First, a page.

4) Careers

Both IIMA and ISB had the highest number of students hired for consulting at nearly 30% each. ISB had IT as the second most popular post-MBA job function with 28% compared to IIMA’s just 14% for IT. The second most popular industry at IIMA was Finance with 20% vs. ISB’s 4% entering the financial sector. Therefore, students looking for finance careers can opt for IIMA and those who prefer the IT sector can choose ISB. One interesting point to note is that Hyderabad’s strong Pharma presence has resulted in 7% of the students being placed in this vertical. FMCG jobs at IIMA totaled 14% whereas at ISB it was just 8%.

5) Alumni network

IIMA was founded in 1967, and boasts of a vast alumni network of nearly 31,000 graduates. ISB is a much later entrant to the B-school scene and its B-school graduates have only totaled 3,500+. Where ISB claws back a bit of this disadvantage is in a slightly better international networking potential.

6) Post MBA location

In 2012, ISB’s 574 graduates received 92 international offers - which represent 16% of the class. The corresponding stats for IIMA are 40 out of 365, representing 10%. So clearly, when it comes to international placements ISB is well ahead. This is to be expected considering that; international assignments in managerial roles are rarely given to inexperienced hands.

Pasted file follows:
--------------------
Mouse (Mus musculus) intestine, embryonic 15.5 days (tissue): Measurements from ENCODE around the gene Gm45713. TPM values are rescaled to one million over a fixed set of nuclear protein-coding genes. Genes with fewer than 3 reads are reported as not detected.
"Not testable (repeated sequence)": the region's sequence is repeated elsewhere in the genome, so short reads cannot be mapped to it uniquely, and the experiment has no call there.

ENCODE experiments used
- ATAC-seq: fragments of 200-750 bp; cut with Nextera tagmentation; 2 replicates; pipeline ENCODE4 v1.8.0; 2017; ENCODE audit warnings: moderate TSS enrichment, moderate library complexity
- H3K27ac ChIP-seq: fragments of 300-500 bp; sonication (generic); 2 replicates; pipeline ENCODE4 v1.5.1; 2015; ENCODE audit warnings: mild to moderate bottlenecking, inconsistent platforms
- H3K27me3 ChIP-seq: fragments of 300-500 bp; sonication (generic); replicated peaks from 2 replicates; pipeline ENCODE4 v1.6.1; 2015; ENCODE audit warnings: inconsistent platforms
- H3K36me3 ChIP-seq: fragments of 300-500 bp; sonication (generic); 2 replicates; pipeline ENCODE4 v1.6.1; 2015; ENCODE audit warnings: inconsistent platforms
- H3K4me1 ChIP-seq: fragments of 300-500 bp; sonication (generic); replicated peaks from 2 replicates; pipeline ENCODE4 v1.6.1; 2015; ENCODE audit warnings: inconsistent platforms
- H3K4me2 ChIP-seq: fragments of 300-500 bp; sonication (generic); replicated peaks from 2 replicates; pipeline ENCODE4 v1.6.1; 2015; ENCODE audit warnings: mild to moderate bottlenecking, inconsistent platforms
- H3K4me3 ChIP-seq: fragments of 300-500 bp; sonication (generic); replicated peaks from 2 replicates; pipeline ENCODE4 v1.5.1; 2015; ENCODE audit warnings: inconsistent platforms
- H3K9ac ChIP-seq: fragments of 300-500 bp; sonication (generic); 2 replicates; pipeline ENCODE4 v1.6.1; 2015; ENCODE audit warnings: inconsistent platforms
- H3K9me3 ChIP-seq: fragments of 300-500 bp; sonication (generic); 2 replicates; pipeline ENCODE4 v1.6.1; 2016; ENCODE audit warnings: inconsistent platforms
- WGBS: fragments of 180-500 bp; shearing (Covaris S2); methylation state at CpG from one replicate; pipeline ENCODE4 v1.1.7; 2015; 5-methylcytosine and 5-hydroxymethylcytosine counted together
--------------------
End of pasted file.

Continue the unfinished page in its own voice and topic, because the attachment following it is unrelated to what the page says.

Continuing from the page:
7) Exchange programs & international tie-ups

IIMA has more exchange programs than ISB, with 50 leading B-schools partners but ISB has just 39. IIMA offers greater options for Europe and Asia and has an exchange program in South America while ISB has none there.

ISB was founded in association with Kellogg School of Management and the Wharton School. It also has strong ties with the London Business School, the MIT Sloan School of Management and The Fletcher School of Law & Diplomacy. IIMA had a close relationship with Harvard Business School in its formative years that influenced its dependence on the case method of teaching.

8) Course Fees

IIMA costs just Rs. 14,65,000 for its 2-year program. On the other hand, ISB charges Rs. 22,25,000 which still works out to less than half of what a top B-school in USA or EU would charge.

Value for money?

The average salary at ISB in 2014 was Rs. 71,58,000 internationally, and Rs. 18,15,964 locally. IIMA had a median of Rs. 37,00,000 for international placements and Rs. 14,00,000 for local placements. So both programs are definitely worth the cost.

Now comes the tricky question – which is better value for money? That is hard to judge, considering that by the time an IIMA graduate starts working, the ISB graduate has already spent a year on the job, and potentially repaid most of his or her educational loan.

Both B-schools have their own niches and choosing one mostly depends on the stage of your career path. Either way, both represent two different but excellent paths towards a credible learning experience and an accelerated career growth.